1 Samuel 3:10-14
A passage like this is enough to scare most of us into keeping a safe distance from God. We might not be too inclined to tell God we’re finally listening if God’s response is so seemingly terrible. What do we do with something so difficult?
Remember the context of these verses. Chapter 2 tells us about the injustices being perpetrated by Eli’s two sons. They are tasked with the sacred responsibility of caring for the people of God, which includes many of the vulnerable and destitute of their day. Instead of helping to empower these needy ones before God, they abuse their power to steal the best portions of the people’s offerings. This injustice is a sin against both the individuals and the Lord. Eli, as the head priest, is warned by a messenger of God, and in the end, Eli is unable or unwilling to assert his authority on behalf of justice for those who are being oppressed by his children.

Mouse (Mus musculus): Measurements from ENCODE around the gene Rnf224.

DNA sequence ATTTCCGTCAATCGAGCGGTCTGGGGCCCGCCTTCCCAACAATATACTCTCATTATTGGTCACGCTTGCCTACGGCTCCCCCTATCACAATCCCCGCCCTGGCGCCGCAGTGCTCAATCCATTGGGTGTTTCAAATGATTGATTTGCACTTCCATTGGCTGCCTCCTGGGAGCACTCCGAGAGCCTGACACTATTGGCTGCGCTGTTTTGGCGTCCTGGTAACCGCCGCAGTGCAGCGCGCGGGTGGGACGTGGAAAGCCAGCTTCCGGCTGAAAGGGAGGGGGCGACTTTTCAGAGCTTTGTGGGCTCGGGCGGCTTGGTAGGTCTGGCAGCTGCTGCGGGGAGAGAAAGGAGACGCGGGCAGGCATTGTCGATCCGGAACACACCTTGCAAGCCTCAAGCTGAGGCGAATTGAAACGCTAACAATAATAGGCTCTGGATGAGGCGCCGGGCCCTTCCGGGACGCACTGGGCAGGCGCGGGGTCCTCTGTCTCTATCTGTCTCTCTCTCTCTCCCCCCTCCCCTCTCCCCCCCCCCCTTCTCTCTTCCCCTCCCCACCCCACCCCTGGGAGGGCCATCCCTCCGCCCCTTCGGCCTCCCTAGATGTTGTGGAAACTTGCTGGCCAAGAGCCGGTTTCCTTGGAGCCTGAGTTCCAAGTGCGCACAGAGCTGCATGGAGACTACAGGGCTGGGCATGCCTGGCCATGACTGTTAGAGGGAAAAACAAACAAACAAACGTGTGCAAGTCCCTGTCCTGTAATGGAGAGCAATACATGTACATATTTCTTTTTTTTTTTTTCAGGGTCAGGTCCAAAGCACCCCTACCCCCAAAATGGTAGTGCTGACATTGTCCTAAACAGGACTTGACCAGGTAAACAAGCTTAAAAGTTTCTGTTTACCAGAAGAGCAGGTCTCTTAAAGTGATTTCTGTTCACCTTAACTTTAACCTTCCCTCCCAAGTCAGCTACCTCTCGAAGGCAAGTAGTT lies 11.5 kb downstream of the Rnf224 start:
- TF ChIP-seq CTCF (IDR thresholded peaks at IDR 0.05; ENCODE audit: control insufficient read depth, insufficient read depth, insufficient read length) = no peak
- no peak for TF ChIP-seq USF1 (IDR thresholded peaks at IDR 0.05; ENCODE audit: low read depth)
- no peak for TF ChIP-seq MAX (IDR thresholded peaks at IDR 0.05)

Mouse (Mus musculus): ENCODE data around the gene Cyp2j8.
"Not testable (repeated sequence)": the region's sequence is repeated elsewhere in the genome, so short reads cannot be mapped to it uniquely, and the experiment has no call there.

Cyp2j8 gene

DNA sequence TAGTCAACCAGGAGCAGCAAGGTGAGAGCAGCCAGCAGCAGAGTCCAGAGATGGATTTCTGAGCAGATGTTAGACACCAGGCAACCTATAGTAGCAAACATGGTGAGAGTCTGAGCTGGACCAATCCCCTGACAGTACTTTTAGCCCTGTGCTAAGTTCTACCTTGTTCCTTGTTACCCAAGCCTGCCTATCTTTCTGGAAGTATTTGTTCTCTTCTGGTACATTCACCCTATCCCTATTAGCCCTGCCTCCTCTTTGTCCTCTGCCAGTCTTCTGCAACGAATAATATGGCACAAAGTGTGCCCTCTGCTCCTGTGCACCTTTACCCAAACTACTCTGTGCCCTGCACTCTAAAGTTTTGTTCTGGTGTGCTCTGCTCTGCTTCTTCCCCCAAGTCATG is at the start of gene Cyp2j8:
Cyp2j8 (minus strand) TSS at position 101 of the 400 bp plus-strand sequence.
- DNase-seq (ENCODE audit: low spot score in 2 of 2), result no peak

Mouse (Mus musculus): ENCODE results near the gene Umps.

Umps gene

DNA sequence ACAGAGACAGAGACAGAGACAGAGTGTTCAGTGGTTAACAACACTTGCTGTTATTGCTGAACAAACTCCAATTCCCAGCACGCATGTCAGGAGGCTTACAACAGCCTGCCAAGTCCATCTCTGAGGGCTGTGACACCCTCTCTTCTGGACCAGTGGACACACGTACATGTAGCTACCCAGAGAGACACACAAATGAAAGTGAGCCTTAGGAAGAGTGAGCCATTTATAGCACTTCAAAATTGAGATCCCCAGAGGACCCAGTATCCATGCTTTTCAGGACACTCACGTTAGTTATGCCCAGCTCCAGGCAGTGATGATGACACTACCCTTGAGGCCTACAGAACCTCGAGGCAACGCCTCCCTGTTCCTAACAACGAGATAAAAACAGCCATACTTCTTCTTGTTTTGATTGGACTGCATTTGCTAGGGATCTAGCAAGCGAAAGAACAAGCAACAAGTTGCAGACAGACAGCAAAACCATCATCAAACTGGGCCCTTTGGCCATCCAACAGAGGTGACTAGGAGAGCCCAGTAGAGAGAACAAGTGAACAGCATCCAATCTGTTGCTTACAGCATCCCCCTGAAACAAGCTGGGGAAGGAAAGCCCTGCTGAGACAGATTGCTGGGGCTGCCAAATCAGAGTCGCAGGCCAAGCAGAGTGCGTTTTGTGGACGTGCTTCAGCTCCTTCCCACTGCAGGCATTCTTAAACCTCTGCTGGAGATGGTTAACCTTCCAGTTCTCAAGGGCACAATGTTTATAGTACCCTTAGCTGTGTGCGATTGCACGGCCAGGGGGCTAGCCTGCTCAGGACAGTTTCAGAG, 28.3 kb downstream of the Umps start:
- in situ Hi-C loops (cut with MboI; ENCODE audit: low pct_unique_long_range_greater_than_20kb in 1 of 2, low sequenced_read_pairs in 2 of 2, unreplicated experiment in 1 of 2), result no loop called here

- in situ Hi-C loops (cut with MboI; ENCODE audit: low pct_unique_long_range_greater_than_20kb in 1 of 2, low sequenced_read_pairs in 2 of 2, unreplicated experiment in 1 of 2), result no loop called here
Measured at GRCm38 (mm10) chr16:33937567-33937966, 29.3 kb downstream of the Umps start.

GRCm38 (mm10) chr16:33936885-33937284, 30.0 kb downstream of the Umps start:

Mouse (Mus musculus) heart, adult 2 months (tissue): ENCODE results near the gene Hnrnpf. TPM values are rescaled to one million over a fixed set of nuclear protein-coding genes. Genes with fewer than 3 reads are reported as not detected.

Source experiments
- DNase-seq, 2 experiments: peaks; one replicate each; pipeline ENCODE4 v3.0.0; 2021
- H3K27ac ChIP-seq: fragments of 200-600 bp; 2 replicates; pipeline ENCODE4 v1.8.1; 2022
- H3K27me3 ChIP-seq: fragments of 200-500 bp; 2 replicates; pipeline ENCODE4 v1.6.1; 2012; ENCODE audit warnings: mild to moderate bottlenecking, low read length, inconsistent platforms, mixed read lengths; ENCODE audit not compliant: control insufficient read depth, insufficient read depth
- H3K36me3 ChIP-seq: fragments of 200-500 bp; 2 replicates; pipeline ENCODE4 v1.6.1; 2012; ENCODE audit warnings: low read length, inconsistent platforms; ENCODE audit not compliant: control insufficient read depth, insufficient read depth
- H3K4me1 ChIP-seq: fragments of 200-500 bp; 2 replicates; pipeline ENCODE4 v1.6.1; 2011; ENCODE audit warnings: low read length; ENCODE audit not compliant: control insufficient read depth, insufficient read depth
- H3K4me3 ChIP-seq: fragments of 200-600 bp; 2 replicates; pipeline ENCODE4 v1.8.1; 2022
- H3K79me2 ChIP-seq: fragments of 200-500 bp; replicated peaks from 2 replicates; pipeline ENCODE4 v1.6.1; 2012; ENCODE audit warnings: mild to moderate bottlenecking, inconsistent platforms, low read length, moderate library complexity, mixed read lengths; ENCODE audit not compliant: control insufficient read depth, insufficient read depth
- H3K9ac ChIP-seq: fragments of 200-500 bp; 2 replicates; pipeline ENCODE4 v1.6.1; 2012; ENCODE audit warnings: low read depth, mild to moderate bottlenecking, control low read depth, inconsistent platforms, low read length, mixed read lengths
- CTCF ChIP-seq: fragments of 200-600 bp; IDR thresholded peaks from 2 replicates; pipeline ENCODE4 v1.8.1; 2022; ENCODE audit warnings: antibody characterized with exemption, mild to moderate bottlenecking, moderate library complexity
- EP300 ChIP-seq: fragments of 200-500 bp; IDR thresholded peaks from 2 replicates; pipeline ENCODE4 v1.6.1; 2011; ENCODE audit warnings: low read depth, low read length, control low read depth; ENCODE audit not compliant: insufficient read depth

We can be quick to see the humanity or pain of those in our immediate line of sight. To us, Eli may seem more like someone who is frail than like someone who is a failure. But from God’s perspective, he has the privilege of power, yet he chooses to ignore his responsibilities to the most vulnerable and oppressed. We may be inclined to feel sympathy for leaders who are criticized for mistakes. We may recognize their humanity as they appear on our screens more easily than we recognize the human beings who are harmed by those mistakes or bad policies or the way responsibilities are being ignored in a crisis. We need to remember the dignity and humanity of those we don’t see or hear about. Like Samuel discovered, God calls us to be a voice for justice, even when it is difficult.
What difficult thing is God asking you to do?
God, give me the compassion to see the faces of those being harmed, even when they aren’t being mentioned. Show me how to act on their behalf. Amen.